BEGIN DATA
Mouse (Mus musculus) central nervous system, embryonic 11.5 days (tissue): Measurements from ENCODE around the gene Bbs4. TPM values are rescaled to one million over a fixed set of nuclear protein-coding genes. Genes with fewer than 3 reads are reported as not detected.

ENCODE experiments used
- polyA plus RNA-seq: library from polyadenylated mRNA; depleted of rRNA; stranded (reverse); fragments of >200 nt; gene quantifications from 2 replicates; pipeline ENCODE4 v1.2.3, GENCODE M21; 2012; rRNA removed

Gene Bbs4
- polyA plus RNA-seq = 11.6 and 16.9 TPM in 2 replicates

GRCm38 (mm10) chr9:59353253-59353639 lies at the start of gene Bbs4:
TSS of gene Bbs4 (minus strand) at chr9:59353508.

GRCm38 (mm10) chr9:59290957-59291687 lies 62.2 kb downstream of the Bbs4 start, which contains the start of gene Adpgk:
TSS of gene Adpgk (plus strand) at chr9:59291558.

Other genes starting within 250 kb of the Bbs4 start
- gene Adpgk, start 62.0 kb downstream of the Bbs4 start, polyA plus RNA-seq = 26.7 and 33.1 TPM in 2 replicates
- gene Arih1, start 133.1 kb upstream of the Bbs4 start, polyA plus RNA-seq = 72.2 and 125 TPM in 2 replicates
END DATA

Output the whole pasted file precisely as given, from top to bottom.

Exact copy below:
Mouse (Mus musculus) central nervous system, embryonic 11.5 days (tissue): Measurements from ENCODE around the gene Bbs4. TPM values are rescaled to one million over a fixed set of nuclear protein-coding genes. Genes with fewer than 3 reads are reported as not detected.

ENCODE experiments used
- polyA plus RNA-seq: library from polyadenylated mRNA; depleted of rRNA; stranded (reverse); fragments of >200 nt; gene quantifications from 2 replicates; pipeline ENCODE4 v1.2.3, GENCODE M21; 2012; rRNA removed

Gene Bbs4
- polyA plus RNA-seq = 11.6 and 16.9 TPM in 2 replicates

GRCm38 (mm10) chr9:59353253-59353639 lies at the start of gene Bbs4:
TSS of gene Bbs4 (minus strand) at chr9:59353508.

GRCm38 (mm10) chr9:59290957-59291687 lies 62.2 kb downstream of the Bbs4 start, which contains the start of gene Adpgk:
TSS of gene Adpgk (plus strand) at chr9:59291558.

Other genes starting within 250 kb of the Bbs4 start
- gene Adpgk, start 62.0 kb downstream of the Bbs4 start, polyA plus RNA-seq = 26.7 and 33.1 TPM in 2 replicates
- gene Arih1, start 133.1 kb upstream of the Bbs4 start, polyA plus RNA-seq = 72.2 and 125 TPM in 2 replicates